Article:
La Bamba Riff
This is a super cool riff that never seems to go out of style! It’s a classic tune that’s always a hit at parties, even if the only line you know is, “La la la la la la bamba!”
To play this riff, we’re going to lean heavily on our new best friend, the C major scale. The chords in the song are C, F, and G, so if you’ve got a jam buddy, take turns with one of you playing the chords while the other plays the riff over the top.
Also, there are two different approaches here. The first uses all single notes, and the second has some harmony notes added in. We’ll go over each approach, but of course, start off with the single note version.
Picking and Pick Ups
For this riff, we’re going to be using all down picks, not alternate picking. In this instance, this isn’t a matter of skill level. The down picks simply sound better and give the tune a more energized feel.
The first three notes are what we call a “pick up.” We’ve seen pick ups before in previous lessons, but to quickly recap, they’re there to lead into the first bar of a song. In this case, the riff starts on the “and” of beat 3 of a previous bar that leads into the actual first bar of the song.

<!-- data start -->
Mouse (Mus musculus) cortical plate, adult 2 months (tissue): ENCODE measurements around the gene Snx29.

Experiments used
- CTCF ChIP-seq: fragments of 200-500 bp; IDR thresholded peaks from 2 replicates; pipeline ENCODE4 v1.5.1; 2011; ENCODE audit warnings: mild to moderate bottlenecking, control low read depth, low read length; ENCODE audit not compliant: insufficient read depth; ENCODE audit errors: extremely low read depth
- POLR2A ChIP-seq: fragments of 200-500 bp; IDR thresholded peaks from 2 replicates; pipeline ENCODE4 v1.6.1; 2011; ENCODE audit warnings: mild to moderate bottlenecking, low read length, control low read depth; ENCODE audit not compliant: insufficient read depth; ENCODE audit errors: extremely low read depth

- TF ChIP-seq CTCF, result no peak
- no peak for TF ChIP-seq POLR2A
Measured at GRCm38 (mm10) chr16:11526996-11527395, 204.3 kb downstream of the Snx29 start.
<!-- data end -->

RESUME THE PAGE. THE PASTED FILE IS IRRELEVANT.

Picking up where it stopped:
The Harmonized Bit
When working with harmonies, you’re playing at least two notes at once to give the tune some more depth and interest. For this riff, a few of the notes are harmonized. To play them, fret the two fingers, and pick only the two strings you need. Remember that you’re still using all down picks, so for the most part, your picking hand is staying consistent. Just let the pick come down a bit further than you normally would in order to hit two strings at a time.
If it’s your turn to play backup, this is a great song to practice your rhythm push with! The chord changes to the G comes at the end of the previous bar rather than at the beginning of the bar, so it further contributes to the lively energy of the song.
Once you're comfortable with everything, put it all together! Try to get the riff to match the speed on the record, but if you’re not quite there yet, it’s not the most important thing in the world. There are plenty of other things to focus on here. This riff will help you with your string crossings, your timing and rhythms, and your chord changes, but best of all, it also helps you see how a boring old scale can be transformed into a hit song!
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